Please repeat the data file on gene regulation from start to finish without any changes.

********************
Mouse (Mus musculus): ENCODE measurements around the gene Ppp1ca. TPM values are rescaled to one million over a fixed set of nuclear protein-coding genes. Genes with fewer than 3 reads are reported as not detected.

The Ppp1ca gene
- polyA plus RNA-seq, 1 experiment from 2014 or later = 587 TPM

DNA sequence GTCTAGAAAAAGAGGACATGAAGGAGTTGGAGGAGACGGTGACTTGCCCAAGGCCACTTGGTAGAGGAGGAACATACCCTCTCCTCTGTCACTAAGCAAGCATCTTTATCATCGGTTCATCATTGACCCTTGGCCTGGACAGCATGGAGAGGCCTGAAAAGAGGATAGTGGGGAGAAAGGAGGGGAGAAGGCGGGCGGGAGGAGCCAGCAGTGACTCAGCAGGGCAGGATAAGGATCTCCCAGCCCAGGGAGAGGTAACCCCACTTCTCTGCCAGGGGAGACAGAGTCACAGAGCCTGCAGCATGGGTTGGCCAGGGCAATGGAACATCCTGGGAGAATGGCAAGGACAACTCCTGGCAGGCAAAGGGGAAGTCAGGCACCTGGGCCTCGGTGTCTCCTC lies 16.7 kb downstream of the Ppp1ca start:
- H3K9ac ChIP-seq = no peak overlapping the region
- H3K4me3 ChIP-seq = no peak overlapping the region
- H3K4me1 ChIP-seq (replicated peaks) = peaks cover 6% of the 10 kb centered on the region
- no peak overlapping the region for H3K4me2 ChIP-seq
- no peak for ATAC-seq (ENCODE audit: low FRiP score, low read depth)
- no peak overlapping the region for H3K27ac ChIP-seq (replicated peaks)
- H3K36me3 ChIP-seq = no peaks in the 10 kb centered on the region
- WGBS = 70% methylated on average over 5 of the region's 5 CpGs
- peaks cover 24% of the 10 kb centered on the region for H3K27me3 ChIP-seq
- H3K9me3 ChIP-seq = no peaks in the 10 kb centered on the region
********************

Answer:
Mouse (Mus musculus): ENCODE measurements around the gene Ppp1ca. TPM values are rescaled to one million over a fixed set of nuclear protein-coding genes. Genes with fewer than 3 reads are reported as not detected.

The Ppp1ca gene
- polyA plus RNA-seq, 1 experiment from 2014 or later = 587 TPM

DNA sequence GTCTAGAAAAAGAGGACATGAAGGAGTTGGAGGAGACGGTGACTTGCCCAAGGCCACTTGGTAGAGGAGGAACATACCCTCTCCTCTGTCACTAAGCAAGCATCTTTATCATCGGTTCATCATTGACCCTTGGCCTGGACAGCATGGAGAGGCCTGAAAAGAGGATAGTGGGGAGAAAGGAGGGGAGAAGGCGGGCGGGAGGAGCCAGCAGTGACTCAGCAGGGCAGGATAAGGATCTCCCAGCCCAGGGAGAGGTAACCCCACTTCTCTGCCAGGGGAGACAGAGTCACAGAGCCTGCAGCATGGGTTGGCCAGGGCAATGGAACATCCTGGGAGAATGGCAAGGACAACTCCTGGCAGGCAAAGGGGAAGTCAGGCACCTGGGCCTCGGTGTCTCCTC lies 16.7 kb downstream of the Ppp1ca start:
- H3K9ac ChIP-seq = no peak overlapping the region
- H3K4me3 ChIP-seq = no peak overlapping the region
- H3K4me1 ChIP-seq (replicated peaks) = peaks cover 6% of the 10 kb centered on the region
- no peak overlapping the region for H3K4me2 ChIP-seq
- no peak for ATAC-seq (ENCODE audit: low FRiP score, low read depth)
- no peak overlapping the region for H3K27ac ChIP-seq (replicated peaks)
- H3K36me3 ChIP-seq = no peaks in the 10 kb centered on the region
- WGBS = 70% methylated on average over 5 of the region's 5 CpGs
- peaks cover 24% of the 10 kb centered on the region for H3K27me3 ChIP-seq
- H3K9me3 ChIP-seq = no peaks in the 10 kb centered on the region